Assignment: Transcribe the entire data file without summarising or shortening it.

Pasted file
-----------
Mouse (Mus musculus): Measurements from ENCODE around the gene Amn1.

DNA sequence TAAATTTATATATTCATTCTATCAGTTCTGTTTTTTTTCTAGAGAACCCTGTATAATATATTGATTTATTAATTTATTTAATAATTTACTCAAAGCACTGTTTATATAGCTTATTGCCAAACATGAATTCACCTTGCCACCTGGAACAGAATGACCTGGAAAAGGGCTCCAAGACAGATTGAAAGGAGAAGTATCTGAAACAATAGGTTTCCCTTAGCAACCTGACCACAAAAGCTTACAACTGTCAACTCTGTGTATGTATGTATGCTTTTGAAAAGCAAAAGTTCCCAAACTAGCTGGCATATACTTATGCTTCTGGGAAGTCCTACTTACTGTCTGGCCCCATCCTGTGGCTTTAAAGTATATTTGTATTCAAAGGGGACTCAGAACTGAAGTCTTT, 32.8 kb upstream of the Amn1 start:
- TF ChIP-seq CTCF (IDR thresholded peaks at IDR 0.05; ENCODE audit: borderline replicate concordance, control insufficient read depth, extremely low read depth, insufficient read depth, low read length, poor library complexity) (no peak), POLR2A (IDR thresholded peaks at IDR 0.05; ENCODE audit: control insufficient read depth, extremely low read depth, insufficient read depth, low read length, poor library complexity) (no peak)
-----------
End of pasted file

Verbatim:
Mouse (Mus musculus): Measurements from ENCODE around the gene Amn1.

DNA sequence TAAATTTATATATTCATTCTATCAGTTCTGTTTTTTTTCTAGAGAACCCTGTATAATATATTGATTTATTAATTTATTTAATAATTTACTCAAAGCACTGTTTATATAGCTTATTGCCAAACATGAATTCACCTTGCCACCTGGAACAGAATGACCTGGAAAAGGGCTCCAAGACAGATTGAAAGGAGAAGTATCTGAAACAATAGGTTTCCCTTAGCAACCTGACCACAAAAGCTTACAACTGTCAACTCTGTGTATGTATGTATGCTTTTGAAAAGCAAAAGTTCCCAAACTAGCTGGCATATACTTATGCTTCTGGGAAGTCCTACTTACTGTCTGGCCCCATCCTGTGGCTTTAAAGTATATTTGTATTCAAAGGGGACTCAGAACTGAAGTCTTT, 32.8 kb upstream of the Amn1 start:
- TF ChIP-seq CTCF (IDR thresholded peaks at IDR 0.05; ENCODE audit: borderline replicate concordance, control insufficient read depth, extremely low read depth, insufficient read depth, low read length, poor library complexity) (no peak), POLR2A (IDR thresholded peaks at IDR 0.05; ENCODE audit: control insufficient read depth, extremely low read depth, insufficient read depth, low read length, poor library complexity) (no peak)